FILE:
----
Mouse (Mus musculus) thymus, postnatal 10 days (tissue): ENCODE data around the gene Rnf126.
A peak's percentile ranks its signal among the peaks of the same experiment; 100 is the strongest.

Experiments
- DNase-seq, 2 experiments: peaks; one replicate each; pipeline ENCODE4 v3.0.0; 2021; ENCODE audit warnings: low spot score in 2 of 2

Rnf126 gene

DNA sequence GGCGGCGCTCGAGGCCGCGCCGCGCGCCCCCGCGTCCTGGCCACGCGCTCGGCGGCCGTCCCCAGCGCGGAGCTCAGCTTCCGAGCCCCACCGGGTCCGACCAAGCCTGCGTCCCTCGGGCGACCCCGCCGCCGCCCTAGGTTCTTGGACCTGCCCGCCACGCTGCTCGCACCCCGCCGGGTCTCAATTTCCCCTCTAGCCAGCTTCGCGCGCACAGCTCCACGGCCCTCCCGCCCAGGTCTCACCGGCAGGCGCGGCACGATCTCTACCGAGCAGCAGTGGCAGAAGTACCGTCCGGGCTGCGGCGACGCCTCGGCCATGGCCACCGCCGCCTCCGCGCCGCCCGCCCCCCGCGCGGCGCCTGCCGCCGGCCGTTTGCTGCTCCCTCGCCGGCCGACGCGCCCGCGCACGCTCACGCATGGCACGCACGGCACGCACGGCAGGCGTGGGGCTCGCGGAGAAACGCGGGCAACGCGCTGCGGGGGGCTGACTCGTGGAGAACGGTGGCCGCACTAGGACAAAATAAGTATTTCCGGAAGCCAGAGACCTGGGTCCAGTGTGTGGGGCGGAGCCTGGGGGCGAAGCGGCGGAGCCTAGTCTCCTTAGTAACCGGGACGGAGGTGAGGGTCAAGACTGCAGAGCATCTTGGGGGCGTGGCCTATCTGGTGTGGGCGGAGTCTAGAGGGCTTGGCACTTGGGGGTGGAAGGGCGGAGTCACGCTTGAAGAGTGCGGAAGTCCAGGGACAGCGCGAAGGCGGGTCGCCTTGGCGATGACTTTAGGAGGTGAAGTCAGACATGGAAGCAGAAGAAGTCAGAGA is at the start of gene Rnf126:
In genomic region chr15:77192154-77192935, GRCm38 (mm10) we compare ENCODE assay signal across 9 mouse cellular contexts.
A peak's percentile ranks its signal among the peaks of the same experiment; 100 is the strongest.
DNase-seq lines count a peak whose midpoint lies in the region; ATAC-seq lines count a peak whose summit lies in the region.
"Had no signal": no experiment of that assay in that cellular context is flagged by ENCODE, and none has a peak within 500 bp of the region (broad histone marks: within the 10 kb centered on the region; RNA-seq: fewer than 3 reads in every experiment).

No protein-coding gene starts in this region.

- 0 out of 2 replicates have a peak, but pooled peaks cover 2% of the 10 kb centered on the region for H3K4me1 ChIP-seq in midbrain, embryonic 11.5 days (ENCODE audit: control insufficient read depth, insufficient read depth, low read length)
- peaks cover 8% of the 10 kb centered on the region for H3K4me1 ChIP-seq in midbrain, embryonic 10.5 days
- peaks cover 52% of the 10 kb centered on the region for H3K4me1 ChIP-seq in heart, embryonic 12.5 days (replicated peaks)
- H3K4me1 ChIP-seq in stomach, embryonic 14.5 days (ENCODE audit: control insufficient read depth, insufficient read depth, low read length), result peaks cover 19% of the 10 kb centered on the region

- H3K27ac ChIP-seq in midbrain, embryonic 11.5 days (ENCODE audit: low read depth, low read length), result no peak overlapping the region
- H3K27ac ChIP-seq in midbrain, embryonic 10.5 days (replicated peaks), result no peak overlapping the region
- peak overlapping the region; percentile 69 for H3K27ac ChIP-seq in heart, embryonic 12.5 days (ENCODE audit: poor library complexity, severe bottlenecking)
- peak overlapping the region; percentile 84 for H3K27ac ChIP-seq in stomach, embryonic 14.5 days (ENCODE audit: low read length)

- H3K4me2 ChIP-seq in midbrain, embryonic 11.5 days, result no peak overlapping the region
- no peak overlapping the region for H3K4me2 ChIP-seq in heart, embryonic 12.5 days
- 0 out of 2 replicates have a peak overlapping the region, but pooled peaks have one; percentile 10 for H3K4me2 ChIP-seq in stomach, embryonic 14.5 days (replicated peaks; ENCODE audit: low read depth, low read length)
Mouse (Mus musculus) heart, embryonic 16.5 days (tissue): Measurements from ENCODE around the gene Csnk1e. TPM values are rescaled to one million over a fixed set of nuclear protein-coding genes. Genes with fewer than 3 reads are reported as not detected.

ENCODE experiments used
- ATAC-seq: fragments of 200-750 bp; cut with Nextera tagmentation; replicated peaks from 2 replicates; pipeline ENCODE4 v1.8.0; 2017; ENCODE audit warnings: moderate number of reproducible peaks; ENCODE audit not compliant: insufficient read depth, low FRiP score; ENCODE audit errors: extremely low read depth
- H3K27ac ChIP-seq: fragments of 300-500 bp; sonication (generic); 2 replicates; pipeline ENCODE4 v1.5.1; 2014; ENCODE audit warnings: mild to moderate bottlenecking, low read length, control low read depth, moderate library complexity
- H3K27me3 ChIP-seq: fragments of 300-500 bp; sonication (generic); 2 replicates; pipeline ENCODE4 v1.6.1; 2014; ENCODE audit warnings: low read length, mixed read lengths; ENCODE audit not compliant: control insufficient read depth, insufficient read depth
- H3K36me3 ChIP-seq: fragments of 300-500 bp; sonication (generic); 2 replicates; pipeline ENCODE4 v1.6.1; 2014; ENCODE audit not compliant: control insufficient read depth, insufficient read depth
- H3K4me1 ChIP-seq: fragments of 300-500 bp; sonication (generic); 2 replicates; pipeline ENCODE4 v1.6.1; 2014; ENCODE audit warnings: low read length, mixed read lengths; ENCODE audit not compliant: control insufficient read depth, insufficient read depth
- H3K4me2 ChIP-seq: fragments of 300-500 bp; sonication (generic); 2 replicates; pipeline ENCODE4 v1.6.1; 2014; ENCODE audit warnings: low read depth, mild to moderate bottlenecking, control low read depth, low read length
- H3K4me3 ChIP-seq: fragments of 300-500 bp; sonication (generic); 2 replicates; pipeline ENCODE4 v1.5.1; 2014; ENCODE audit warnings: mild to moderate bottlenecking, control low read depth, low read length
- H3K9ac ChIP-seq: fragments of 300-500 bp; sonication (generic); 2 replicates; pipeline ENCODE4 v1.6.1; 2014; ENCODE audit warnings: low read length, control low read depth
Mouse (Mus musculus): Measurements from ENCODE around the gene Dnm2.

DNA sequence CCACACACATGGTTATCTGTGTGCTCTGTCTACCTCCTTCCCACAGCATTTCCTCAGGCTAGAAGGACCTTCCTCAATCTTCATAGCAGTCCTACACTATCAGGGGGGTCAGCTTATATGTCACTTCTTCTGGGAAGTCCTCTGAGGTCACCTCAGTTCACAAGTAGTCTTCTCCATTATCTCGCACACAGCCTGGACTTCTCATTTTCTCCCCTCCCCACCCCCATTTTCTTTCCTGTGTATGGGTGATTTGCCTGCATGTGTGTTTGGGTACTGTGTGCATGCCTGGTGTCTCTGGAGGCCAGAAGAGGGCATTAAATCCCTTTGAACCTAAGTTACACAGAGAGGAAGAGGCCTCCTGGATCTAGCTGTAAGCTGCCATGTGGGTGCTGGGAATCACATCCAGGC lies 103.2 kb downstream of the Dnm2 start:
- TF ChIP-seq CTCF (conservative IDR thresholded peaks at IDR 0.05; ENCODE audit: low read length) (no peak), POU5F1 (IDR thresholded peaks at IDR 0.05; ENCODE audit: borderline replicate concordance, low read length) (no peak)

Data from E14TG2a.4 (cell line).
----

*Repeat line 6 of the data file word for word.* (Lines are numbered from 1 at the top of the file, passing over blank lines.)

DNA sequence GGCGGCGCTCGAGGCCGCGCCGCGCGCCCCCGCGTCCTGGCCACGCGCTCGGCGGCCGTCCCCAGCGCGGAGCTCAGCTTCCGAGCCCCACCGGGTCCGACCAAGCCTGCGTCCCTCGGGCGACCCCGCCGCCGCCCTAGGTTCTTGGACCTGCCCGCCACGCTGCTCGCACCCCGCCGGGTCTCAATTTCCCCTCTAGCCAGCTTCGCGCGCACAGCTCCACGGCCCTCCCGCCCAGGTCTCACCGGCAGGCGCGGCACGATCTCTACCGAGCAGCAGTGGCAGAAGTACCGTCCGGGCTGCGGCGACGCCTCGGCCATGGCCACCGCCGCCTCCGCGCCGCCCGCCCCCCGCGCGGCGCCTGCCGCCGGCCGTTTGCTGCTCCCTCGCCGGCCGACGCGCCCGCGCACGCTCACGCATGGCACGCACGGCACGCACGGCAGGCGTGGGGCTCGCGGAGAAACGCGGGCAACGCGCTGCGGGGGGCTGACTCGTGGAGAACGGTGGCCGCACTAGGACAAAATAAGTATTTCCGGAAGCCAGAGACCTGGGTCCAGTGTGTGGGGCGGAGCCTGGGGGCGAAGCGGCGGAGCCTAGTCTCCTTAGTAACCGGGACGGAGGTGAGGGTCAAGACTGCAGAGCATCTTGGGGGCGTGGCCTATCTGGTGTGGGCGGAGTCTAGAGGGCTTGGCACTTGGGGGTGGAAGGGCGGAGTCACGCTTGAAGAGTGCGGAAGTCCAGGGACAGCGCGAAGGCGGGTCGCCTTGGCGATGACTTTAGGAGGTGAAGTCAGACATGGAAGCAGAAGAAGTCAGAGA is at the start of gene Rnf126: